News Flash – Choline Insufficiency

December 13, 2016 in Health, Nutrition, Nutritionism by Joyce Bunderson

A few days ago, I read a well-written article “The nutrient you didn’t know you were missing, by Christy Brissette; published in the Wellness section of the Washington Post on December 9, 2016. Her article is based upon findings published in the Journal of the American College of Nutrition. You can have free access to the entire study, which found that just slightly under 90% of the American population is not getting an adequate intake of choline. The headline was not really a shock for me; because I believe that many in our country don’t eat a very healthy diet. This article caught my attention because two concepts that I frequently write about came crashing together in the article – ‘nutritionism’ and ‘eating real foods’ (not eating too much highly processed food).

First, let me introduce you to choline, which is probably not well known if you’re not into biology. Usually, we define vitamins as an organic compound that is essential for normal growth and health and cannot be synthesized by the body. Choline is disqualified to be called a vitamin because it is made in the body. But don’t forget vitamin D; it too is made in the body. So who knows? We may eventually add choline to our list of vitamins.

Choline is so important to the unborn baby and the breast fed infant, that the mother’s body ramps up production of choline. The needs are so high for both baby and mother that even with the ‘ramping up’ of production, the mother is often left choline depleted. For those of us who are not pregnant, and that’s most of us, not enough choline is made in the body for optimal health. Therefore, we need to get choline from our food. If we’re eating a healthy diet most of the time, choline is probably not an issue. But if you’re one of 90% of Americans, who have replaced some of the best sources of choline by eating processed food, then you should become familiar with choline and how to increase your intake.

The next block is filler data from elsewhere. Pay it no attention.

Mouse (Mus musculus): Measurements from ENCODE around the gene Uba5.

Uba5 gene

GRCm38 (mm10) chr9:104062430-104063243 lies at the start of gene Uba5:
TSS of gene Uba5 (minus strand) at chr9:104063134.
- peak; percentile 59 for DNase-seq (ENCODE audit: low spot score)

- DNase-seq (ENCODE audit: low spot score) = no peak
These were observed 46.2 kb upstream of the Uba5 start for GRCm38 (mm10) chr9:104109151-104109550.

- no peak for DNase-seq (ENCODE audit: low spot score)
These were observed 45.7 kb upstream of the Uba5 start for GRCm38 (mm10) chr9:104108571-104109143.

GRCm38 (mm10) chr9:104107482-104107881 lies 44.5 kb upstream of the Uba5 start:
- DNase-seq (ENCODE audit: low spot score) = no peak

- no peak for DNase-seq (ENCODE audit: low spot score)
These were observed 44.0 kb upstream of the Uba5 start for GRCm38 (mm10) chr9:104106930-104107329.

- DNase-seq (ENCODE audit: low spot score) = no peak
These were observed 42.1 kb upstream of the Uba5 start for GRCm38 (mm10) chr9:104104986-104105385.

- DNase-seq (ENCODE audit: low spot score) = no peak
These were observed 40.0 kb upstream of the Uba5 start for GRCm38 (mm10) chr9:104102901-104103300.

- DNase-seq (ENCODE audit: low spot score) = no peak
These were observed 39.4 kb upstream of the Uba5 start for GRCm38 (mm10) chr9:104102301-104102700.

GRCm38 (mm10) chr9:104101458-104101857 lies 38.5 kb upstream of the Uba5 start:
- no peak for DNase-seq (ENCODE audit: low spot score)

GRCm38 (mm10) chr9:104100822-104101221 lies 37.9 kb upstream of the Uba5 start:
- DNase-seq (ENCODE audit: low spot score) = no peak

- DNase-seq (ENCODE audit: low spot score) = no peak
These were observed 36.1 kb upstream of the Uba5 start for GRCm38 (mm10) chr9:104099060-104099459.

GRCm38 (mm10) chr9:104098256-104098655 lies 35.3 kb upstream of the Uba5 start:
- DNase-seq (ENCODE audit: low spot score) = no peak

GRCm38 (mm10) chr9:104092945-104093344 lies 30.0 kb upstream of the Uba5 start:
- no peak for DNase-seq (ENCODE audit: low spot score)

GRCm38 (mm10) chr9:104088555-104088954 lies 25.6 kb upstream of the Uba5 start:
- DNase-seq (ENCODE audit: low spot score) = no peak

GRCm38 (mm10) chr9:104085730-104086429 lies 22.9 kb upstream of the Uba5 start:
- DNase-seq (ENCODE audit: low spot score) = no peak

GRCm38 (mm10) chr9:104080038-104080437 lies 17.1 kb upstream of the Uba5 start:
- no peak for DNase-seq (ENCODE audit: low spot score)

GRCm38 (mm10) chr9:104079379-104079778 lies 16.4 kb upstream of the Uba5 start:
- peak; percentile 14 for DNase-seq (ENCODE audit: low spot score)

Choline is ubiquitous in the human body. It is part of cell membranes and cell signaling; helps nerves and nerve impulse transmission function properly; plays a role in liver functions, including the transport and metabolism of lipids (fats); and works with folic acid during pregnancy for proper development of a baby’s brain and nervous system.

With this tiny sample of the systems that need choline, you can see why the researchers who have discovered this deficiency are looking at a number of questions of systems that may be affected. One question of choline insufficiency is in brain health and nerve problems. Choline plays a critical role in processing and storing memories. The aging brain is, of course, being studied for links to choline deficiency. So those of us getting to the big numbers on the age line – we eagerly await what they learn in their research. Meanwhile, we can strive to include choline rich foods in our regular menus.

Choline is part of the chemical, acetylcholine, which is needed for nerves to signal muscles; muscles such as the heart. Choline is involved with resting heart rate regulation. Since heart problems are the leading cause of death in the U.S., we want to be sure there’s plenty of choline in our diets. Also, athletes will want to be sure their muscle/nerve connections are operating optimally.

I could write pages of what choline is involved with, but hopefully this is enough to make the point that I want to make here: The reason choline is required throughout the entire body is that it is involved in many, many functions. These functions are at the core of our health. If we are deficient, then we are very likely operating sub optimally.

Just as our bodies use choline broadly; it is available in many foods. If we’re eating a variety of real foods, we’re likely getting an adequate intake of choline for health. If we’re living on ramen and sugary cold cereal (or other highly processed/junk food); or even frequently eat it, then we’re likely risking suboptimal health.